You have probably heard of some high-profile network breaches in the news in recent months. Threat actors targeting organizations both large and small and have found success breaching secure environments using a technique called MFA spamming. This is a highly effective tactic because it targets the person, not the technology, to work around an organization’s MFA protections. Companies as large as Uber with highly sophisticated security programs have been targets of MFA Spamming attacks.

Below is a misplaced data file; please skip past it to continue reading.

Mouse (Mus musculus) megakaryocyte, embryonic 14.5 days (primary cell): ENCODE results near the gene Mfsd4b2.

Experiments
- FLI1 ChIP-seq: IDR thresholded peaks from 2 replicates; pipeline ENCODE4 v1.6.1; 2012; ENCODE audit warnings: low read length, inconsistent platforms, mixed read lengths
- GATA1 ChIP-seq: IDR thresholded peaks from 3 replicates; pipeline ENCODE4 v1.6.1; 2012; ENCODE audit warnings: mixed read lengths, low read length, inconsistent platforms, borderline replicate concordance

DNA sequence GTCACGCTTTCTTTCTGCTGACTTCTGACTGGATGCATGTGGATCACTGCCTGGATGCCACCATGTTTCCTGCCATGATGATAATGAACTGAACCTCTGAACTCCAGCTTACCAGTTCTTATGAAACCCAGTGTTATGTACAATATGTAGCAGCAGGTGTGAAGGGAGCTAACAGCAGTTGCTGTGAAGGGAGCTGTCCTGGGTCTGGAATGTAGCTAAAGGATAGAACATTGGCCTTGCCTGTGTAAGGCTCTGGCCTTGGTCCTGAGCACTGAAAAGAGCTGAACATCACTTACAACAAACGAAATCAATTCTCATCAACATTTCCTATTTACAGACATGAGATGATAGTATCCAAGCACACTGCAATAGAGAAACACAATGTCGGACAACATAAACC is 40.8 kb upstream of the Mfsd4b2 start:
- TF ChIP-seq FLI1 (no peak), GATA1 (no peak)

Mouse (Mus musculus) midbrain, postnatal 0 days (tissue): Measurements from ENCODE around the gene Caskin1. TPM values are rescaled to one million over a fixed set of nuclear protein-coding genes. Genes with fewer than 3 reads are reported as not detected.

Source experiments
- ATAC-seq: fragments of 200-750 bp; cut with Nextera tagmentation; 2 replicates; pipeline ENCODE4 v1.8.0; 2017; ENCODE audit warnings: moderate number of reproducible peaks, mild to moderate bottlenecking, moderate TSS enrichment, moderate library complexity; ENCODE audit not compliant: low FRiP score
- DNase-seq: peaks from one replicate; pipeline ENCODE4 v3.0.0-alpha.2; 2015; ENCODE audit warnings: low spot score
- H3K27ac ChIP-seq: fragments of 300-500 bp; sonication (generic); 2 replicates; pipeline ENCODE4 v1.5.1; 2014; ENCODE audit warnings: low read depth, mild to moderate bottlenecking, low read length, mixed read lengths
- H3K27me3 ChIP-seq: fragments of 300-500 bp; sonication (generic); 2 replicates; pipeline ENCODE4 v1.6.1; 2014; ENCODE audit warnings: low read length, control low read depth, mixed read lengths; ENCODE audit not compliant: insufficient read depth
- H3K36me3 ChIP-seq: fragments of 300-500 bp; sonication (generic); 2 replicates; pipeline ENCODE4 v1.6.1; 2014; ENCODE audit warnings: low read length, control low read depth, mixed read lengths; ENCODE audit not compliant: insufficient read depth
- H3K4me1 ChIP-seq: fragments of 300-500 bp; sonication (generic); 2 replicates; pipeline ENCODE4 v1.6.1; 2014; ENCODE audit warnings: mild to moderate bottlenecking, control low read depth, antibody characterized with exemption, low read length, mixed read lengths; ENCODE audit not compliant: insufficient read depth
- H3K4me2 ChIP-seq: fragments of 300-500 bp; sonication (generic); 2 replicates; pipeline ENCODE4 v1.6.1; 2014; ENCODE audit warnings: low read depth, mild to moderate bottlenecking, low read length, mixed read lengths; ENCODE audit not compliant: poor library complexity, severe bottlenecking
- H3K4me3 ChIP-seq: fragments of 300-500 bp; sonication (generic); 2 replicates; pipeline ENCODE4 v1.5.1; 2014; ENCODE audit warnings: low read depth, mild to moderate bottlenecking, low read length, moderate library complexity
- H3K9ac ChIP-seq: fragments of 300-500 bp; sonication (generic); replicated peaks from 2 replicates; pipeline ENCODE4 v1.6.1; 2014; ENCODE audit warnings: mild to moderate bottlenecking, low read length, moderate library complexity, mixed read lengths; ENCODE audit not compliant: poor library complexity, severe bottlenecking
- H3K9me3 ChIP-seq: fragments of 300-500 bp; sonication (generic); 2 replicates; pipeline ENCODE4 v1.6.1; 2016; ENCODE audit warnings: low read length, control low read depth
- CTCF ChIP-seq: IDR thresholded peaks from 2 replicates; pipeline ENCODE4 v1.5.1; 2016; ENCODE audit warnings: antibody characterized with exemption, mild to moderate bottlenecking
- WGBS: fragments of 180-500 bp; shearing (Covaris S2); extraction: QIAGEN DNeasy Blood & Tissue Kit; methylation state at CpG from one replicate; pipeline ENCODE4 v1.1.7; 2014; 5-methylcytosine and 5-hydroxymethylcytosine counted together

The updated Microsoft Authenticator will prompt you to enter a number displayed on the sign-in screen when approving an MFA request. This new experience protects you from the accidental approvals that make MFA spamming attacks work.
You will also notice location and application information displayed that can help determine if the MFA request was initiated by you. Below is an example of the new experience.
If your IT team isn’t talking about implementing this kind of more secure multi-factor authentication, we encourage you to ask about it.